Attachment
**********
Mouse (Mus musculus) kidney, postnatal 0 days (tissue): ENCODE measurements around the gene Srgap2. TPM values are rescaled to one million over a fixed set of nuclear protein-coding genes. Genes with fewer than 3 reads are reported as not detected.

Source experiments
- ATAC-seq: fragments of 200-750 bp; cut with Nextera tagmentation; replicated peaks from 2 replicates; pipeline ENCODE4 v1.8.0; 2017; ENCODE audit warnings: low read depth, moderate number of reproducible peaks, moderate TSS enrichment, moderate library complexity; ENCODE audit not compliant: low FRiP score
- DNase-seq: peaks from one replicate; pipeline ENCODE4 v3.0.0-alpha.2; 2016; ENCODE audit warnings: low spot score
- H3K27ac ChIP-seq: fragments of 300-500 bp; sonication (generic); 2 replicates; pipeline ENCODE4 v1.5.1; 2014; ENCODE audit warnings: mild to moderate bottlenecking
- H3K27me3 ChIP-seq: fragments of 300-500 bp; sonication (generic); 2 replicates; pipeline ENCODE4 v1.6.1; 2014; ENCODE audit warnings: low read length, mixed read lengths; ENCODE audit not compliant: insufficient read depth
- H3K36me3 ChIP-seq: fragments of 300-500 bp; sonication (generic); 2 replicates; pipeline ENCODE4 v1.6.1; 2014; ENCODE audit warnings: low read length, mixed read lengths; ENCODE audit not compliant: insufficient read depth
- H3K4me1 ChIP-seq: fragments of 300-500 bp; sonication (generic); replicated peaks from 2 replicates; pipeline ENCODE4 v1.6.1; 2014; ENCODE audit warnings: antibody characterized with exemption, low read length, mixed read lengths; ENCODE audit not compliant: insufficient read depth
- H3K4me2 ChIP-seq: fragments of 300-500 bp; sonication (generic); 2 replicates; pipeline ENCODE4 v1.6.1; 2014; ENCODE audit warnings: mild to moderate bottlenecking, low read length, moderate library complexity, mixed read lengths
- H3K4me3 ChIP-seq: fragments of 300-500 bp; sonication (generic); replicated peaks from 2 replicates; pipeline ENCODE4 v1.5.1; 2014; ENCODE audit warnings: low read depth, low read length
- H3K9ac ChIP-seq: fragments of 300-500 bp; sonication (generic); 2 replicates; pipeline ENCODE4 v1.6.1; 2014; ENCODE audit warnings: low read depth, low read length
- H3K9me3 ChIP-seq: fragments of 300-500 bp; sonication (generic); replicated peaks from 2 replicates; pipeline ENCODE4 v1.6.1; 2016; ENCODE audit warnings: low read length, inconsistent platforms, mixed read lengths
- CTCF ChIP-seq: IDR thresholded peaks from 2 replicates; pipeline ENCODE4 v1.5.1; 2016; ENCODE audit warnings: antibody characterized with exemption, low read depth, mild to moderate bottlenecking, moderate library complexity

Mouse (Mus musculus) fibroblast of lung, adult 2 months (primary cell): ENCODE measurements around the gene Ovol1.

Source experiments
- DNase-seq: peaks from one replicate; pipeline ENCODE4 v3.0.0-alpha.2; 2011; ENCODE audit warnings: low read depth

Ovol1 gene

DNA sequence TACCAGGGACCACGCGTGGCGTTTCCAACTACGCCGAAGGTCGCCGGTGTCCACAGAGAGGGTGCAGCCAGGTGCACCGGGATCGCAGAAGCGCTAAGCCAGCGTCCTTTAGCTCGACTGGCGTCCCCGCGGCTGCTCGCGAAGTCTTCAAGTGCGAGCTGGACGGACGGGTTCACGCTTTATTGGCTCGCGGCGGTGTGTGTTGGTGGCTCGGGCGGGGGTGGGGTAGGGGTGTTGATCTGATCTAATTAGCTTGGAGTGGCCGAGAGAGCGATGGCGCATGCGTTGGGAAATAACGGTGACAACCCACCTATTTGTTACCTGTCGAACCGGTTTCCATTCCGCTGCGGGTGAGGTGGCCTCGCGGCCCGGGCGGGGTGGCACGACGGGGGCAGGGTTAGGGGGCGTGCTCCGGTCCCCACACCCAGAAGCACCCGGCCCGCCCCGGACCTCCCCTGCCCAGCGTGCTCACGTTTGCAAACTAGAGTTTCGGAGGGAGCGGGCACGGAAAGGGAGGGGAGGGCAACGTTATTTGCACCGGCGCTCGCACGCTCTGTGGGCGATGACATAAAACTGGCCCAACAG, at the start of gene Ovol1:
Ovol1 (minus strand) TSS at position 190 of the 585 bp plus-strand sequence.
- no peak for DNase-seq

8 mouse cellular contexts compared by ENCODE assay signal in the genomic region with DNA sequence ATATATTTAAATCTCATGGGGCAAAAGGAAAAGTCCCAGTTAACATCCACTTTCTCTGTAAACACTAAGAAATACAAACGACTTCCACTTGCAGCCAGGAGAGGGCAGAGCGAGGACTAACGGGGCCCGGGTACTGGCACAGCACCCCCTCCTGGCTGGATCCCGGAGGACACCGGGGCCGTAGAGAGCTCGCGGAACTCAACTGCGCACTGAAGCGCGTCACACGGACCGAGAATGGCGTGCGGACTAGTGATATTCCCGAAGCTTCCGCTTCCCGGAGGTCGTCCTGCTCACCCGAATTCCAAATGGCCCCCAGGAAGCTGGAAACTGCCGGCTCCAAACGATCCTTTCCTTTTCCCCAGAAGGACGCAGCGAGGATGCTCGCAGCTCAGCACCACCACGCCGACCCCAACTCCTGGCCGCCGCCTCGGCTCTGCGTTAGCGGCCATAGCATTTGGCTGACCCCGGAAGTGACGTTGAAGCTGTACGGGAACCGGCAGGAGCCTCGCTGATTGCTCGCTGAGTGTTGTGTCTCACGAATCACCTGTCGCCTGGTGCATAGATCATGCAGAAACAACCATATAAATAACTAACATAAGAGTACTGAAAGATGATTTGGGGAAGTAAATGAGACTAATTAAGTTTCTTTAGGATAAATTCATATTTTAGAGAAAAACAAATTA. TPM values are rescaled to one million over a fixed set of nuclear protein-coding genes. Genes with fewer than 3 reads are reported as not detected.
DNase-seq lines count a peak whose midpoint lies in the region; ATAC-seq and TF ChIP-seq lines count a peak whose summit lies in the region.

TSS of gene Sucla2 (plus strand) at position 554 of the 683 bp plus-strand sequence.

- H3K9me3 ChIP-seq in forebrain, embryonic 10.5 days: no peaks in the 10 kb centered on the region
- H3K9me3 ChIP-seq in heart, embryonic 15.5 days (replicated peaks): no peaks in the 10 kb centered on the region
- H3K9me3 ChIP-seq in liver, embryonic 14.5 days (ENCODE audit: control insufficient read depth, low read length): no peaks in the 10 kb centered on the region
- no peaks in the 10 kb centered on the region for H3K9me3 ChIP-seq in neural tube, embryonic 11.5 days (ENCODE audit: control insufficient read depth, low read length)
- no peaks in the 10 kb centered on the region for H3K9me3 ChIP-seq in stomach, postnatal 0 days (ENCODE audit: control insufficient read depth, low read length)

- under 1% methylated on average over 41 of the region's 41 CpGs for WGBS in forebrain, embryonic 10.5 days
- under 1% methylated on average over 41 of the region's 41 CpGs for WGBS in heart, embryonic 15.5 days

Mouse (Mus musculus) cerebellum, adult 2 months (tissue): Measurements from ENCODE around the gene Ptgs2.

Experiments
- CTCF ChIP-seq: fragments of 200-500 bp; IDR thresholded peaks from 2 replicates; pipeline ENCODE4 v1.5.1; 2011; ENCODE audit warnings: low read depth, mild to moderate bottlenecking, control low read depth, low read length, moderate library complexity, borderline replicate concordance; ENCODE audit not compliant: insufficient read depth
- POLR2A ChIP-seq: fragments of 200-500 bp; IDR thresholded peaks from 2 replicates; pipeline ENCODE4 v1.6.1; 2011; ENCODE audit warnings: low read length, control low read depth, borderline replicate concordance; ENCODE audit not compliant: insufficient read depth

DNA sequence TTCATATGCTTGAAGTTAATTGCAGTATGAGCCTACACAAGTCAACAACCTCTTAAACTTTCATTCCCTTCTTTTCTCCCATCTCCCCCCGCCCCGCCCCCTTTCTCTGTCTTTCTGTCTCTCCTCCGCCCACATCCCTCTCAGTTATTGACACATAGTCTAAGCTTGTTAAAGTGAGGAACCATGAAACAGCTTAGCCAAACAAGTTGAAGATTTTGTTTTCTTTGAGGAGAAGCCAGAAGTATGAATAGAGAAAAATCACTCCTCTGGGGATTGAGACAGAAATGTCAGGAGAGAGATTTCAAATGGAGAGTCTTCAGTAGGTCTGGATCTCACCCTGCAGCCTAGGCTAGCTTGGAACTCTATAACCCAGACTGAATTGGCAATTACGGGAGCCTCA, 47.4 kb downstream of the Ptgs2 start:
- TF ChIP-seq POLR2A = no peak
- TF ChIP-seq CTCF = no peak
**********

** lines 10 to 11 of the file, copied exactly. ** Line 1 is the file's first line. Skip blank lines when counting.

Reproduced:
- H3K4me3 ChIP-seq: fragments of 300-500 bp; sonication (generic); replicated peaks from 2 replicates; pipeline ENCODE4 v1.5.1; 2014; ENCODE audit warnings: low read depth, low read length
- H3K9ac ChIP-seq: fragments of 300-500 bp; sonication (generic); 2 replicates; pipeline ENCODE4 v1.6.1; 2014; ENCODE audit warnings: low read depth, low read length